[Engels] Flexible Dieting: The Ultimate Guide To IIFYM

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  • [Engels] Flexible Dieting: The Ultimate Guide To IIFYM

    The Diverse Nature of Food

    Why Extreme Diets Suck (in the long run)

    Many questions have been brought up here, but fear not as answers are on the way.

    Toxicity is in the Dose

    Logical Dieting 101: Eluding Deficiency and Excess

    Whatever foods you choose to eat to satisfy this is simply a means to an end, and this is the gist of IIFYM.
    However, one of the major pitfalls of IIFYM seems to be that some people use it as an excuse to disregard things like micronutrients, dietary fiber, the quality of protein sources, essential fatty acid intake and sugar consumption.

    What IIFYM Really Is

    Finding the Balance

    • Meal 1: 6 egg whites, 80g dry oats, 1 oz almonds
    • Meal 2: (Pre-Workout) 1 scoop whey protein mixed with 40g dry oats, 1 tbsp Flaxseed oil
    • Meal 3: (Post workout) 2 scoops whey protein mixed with 50g simple-carb solution (i.e. waxy maize or pure dextrose)
    • Meal 4: 6 oz grilled chicken breast, 1 cup cooked brown rice, 2 cups steamed broccoli
    • Meal 5: 1 scoop whey protein mixed with 40g dry oats, 1 tbsp Flaxseed oil
    • Meal 6: 1 scoop casein protein, 1 oz mixed nuts, 2 cups steamed asparagus
    Total Macronutrient Breakdown: 235g protein/215g carbs/80g fat
    Total Calories: About 2,520

    Example IIFYM Meal Plan

    Total Macronutrient Breakdown: 235g protein/215g carbs/80g fat
    Total Calories: About 2,520

    Notice the flexibility in the IIFYM plan, allowing the individual to eat out and enjoy little indulgences here and there throughout the day.
    Setting Up Your Own IIFYM Diet

    A pragmatic way of calculating your energy/macronutrient needs is to start by using a BMR calculator and the Harris-Benedict equation to factor your daily activity levels (see link below). For most active weight trainees, eating around 1g of protein per pound of lean body weight is recommended. Once protein needs are set, you move onto carbohydrate demands (which will be largely dependent on your individual insulin sensitivity).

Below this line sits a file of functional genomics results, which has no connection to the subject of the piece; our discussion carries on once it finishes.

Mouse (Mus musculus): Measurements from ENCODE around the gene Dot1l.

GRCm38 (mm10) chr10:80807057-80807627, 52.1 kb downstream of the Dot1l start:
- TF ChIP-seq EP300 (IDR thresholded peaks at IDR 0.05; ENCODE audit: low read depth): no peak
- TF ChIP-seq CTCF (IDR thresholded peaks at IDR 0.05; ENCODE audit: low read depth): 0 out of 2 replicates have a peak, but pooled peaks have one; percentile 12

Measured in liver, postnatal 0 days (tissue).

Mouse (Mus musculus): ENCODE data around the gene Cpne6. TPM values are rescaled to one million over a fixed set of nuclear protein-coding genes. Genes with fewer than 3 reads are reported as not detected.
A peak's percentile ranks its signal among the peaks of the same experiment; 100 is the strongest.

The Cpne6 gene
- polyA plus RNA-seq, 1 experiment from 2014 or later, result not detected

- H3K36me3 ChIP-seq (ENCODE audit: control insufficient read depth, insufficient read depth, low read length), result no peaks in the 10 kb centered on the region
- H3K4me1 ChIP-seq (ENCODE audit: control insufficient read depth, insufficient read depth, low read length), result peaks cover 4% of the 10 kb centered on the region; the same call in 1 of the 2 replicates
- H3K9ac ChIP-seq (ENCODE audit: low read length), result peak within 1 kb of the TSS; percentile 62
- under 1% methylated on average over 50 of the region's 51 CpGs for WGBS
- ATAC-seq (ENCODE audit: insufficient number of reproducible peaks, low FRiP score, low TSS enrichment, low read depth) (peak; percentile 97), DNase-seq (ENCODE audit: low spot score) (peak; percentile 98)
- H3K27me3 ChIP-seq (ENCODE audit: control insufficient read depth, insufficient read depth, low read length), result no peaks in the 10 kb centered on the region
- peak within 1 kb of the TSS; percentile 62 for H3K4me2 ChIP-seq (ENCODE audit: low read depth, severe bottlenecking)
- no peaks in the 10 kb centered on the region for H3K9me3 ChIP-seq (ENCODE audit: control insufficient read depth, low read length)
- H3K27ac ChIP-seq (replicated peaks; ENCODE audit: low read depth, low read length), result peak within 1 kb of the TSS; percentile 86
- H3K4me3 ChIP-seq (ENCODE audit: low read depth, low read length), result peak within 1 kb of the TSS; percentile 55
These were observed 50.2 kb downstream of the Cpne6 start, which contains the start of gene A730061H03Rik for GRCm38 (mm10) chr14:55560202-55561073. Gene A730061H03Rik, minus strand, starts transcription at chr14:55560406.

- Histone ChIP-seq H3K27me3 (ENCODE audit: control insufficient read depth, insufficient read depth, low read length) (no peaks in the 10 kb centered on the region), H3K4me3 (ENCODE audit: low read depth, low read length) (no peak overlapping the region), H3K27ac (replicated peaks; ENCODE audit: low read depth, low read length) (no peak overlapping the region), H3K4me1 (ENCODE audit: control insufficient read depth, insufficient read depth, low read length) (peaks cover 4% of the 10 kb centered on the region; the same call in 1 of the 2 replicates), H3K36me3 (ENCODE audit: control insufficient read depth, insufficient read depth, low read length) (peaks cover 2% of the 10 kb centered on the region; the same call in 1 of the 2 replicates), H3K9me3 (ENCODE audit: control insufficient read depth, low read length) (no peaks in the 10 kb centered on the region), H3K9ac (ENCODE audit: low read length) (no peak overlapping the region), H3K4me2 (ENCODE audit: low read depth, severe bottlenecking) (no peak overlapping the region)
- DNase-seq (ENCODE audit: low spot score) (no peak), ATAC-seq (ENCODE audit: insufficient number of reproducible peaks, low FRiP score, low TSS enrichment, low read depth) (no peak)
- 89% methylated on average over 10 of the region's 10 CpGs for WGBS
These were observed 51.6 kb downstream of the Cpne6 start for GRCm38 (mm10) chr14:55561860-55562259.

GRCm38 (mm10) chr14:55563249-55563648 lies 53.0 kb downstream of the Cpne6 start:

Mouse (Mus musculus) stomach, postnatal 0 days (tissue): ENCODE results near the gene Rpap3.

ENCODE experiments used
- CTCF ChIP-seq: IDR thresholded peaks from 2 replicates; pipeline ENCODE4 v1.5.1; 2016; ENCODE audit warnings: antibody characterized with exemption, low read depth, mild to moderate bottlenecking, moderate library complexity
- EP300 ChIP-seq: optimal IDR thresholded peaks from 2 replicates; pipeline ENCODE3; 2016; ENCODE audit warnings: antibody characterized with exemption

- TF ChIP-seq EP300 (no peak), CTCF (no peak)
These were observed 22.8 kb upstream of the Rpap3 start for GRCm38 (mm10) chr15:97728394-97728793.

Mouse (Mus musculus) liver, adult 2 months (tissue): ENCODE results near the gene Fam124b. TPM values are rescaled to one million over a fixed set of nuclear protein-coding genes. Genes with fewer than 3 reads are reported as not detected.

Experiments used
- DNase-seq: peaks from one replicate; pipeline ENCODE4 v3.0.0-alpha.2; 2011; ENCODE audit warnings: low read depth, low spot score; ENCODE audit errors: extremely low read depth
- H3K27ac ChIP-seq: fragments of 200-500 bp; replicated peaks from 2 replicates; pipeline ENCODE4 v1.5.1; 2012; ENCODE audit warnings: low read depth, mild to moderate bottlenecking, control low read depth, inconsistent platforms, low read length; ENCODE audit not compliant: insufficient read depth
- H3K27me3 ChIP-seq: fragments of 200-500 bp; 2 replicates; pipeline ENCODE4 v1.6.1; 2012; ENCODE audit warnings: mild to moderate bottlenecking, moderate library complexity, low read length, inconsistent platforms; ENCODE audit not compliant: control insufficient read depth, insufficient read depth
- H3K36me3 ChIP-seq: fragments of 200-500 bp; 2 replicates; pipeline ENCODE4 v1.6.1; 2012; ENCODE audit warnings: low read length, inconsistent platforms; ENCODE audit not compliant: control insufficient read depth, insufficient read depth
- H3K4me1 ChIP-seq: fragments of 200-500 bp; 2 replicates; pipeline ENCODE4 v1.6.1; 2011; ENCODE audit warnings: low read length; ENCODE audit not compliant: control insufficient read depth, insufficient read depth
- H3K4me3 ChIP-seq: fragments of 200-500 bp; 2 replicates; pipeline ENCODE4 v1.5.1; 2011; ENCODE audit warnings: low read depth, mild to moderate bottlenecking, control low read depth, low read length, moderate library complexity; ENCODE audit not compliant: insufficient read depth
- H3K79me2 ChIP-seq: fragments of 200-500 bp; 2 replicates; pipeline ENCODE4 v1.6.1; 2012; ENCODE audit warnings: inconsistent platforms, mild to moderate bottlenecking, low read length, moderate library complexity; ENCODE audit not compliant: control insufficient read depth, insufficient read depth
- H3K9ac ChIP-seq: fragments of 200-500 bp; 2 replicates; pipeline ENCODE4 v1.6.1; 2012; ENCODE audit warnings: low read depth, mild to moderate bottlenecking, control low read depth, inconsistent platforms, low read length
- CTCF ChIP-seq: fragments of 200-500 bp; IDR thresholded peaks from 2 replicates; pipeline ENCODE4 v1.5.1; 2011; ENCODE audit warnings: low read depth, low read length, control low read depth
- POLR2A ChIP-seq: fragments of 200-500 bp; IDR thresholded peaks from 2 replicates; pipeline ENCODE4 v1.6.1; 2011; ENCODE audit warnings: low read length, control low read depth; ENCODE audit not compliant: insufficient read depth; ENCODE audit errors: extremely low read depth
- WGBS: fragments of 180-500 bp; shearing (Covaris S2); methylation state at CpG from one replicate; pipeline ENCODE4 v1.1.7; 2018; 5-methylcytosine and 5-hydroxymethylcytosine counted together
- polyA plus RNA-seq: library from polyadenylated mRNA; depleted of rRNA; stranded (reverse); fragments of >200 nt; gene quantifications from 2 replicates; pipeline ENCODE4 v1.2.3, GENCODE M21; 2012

The general rule of thumb if your goal is to lose fat is to aim for an energetic deficit of ~500 calories per day (most of which should come from reduced carb intake).
    If you want to add mass, aim for an energetic surplus of 300-500 calories per day. Please note that these are generalizations, and you will need to experiment and find what suits your body best.

    To illustrate this example, here are two different isocaloric diet plans that have identical macronutrient intakes (~2500 calories consisting of 150g protein, 300g carbohydrate, and 75-80g fat) but have highly differing macronutrient balance throughout the day:
    Diet Layout 1

    (Balanced intake with higher carbs around the workout timeframe)

    Diet Layout 2

    (Imbalanced intake)

    Being Creative and Mindful with Your Food Choices

    If you choose to believe that forgoing those things makes you more hardcore or prone to success as a bodybuilder, then I guess you have really been brainwashed by mainstream media and bogus fitness magazines over the years. At that point there really is no other term to describe your thinking than utter meat-headedness.
    Psychology of Eating: What IIFYM Teaches Us


    1. Smith, C. F., Williamson, D. A., Bray, G. A., & Ryan, D. H. (1999). Flexible vs. Rigid dieting strategies: relationship with adverse behavioral outcomes.Appetite, 32(3), 295-305.
    2. Mela, D. J. (2001). Determinants of food choice: relationships with obesity and weight control. Obesity research, 9(S11), 249S-255S.
    3. Teegala SM, et al. Consumption and health effects of trans fatty acids: A review. Journal of AOAC International. 2009;92:1250.
    4. Moeller S, et al. The effects of high fructose syrup. Journal of the American College of Nutrition. 2009;28:619.
    5. Tang, J. E., Moore, D. R., Kujbida, G. W., Tarnopolsky, M. A., & Phillips, S. M. (2009). Ingestion of whey hydrolysate, casein, or soy protein isolate: effects on mixed muscle protein synthesis at rest and following resistance exercise in young men. Journal of Applied Physiology, 107(3), 987-992.
    6. Baer, D. J., Stote, K. S., Paul, D. R., Harris, G. K., Rumpler, W. V., & Clevidence, B. A. (2011). Whey protein but not soy protein supplementation alters body weight and composition in free-living overweight and obese adults.The Journal of nutrition, 141(8), 1489-1494.
    7. Tipton, K. D., & Wolfe, R. R. (2004). Protein and amino acids for athletes.Journal of sports sciences, 22(1), 65-79.
    8. Phillips, S. M., & Van Loon, L. J. (2011). Dietary protein for athletes: from requirements to optimum adaptation. Journal of sports sciences, 29(sup1), S29-S38.
    9. Norton LE, Wilson GJ, Layman DK, Moulton CJ, Garlick PJ. (2012) Leucine content of dietary proteins is a determinant of postprandial skeletal muscle protein synthesis in adult rats. Nutr Metab (Lond). 2012 Jul 20;9(1):67. doi: 10.1186/1743-7075-9-67. PubMed PMID: 22818257; PubMed Central PMCID: PMC3488566

    Van: Flexible Dieting: The Ultimate Guide To IIFYM ?If It Fits Your Macros? Written By Elliot Reimers | SimplyShredded.com

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